Sunday, November 11, 2007

Veterans Day 2007

This coming Monday, Veterans Day 2007, as we honor those who serve and who have served this country in military uniform, I think it might benefit us all, in our present, difficult circumstances, to reflect on why we set aside time in our busy, often stressful lives to mark the occasion.

First and foremost, it is to express our gratitude to all who have ever served in our army, navy, marines, coast guard and air force, for willingly putting themselves in harm's way, prepared to sacrifice life and limb if called upon to defend this country's freedoms, security and prosperity in armed conflict.

But the day also provides us with an opportunity to reflect on and appreciate the virtues that veterans embody: courage -- theirs and that of their families -- devotion to duty, team spirit, a sense of mission and willingness to defer the easy pleasures of civilian life. These character traits unite veterans of all eras, from World War II's Greatest Generation, to Korea, Vietnam, the first Gulf War and today the conflicts in Iraq and Afghanistan.

There is one more virtue that can instruct us all: the ability to persevere through hardships of all kinds.

I don't just mean the supreme hardships that veterans faced in battle, but also those that challenge the returning veteran. It's not uncommon these days to come across a man or woman, in the prime of their youth, who we instantly know has returned from Iraq or Afghanistan, because he or she is wearing a prosthesis in place of a missing arm, hand or leg. And of course there are those who will spend long periods of time recuperating in the nation's veterans' hospitals. For the most grievously hurt, it will be the place they must persevere in spending their entire lives.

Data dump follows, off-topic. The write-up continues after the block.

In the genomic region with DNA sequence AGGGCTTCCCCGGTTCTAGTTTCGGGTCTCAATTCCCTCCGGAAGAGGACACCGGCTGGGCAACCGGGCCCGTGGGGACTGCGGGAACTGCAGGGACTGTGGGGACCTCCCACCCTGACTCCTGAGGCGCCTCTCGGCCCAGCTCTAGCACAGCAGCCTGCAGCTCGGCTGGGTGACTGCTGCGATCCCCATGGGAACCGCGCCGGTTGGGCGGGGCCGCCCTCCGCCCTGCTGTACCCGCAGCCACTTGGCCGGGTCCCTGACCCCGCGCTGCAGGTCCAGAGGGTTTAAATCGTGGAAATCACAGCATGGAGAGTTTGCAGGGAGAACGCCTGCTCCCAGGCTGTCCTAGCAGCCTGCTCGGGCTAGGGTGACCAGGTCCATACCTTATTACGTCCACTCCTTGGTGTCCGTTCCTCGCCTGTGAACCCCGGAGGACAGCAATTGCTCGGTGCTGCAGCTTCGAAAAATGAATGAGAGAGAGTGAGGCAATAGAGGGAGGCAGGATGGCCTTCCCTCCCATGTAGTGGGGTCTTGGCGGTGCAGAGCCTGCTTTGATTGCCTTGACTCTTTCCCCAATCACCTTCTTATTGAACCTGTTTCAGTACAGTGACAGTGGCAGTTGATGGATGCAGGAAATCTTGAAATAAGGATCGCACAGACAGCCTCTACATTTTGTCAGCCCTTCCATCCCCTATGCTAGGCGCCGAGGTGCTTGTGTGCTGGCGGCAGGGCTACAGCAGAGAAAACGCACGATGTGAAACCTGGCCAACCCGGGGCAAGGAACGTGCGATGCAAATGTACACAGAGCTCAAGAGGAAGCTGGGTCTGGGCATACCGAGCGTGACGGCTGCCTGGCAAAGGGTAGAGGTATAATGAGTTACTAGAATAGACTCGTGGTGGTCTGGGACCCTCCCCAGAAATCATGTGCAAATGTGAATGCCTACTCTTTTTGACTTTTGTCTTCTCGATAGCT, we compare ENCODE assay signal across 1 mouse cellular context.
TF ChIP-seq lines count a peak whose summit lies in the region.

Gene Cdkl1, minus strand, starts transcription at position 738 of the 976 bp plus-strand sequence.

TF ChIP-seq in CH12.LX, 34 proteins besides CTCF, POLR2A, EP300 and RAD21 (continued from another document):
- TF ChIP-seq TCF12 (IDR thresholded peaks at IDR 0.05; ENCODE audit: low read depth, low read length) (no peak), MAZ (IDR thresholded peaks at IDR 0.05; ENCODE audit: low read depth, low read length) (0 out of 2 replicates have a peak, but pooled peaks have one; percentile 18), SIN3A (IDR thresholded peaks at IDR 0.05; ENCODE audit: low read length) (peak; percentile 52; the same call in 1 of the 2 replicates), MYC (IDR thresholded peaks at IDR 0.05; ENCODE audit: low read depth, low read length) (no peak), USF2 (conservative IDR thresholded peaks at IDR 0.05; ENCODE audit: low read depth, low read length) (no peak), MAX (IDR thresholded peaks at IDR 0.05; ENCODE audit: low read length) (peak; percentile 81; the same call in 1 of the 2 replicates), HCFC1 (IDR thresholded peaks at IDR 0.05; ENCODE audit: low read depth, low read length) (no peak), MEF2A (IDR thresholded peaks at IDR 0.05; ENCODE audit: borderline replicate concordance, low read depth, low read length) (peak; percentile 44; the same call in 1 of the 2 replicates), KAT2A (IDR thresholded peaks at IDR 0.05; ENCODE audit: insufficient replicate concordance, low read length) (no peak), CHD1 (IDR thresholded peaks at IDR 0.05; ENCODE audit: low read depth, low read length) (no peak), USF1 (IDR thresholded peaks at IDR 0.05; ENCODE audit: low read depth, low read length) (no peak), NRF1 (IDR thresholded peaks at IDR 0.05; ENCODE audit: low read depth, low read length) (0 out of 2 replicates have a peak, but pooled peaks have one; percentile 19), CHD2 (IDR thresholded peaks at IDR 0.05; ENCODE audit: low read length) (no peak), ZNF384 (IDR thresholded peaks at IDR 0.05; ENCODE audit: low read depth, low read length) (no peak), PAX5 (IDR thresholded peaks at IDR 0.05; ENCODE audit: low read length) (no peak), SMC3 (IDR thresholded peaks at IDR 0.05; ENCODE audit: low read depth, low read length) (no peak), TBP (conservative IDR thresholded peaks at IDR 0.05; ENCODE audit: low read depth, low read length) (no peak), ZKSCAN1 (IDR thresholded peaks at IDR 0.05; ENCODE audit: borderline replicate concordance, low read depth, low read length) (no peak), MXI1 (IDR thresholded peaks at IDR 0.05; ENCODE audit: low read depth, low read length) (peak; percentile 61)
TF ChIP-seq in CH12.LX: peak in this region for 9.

Let's also not forget those walking among us with invisible wounds, from an IED explosion survived but with brain trauma, or those with post-traumatic stress syndrome. Many veterans find it difficult to readjust to civilian life; for some, what should be a return home and a normal life instead is the start of a downward spiral that, if there's no help, often ends in drug addiction, mental illness, homelessness and death on the streets. 25% of America's homeless population consists of veterans, mostly from Vietnam and the first Gulf War, but even already several hundred from Iraq and Afghanistan. The proportion of homeless veterans from all eras is more than double the 11% share of the general population that all veterans make up.

This coming Monday, should you be so lucky as to meet a veteran, extend a hand in gratitude. Should you be moved to help veterans through volunteer work, do it. Should the day offer a chance to participate in a Veterans' Day ceremony, even if it's only on TV, join in. Just connecting with the spirit of the occasion can give us perspective on our own daily battles and reignite the courage to persevere.

Have a safe holiday.


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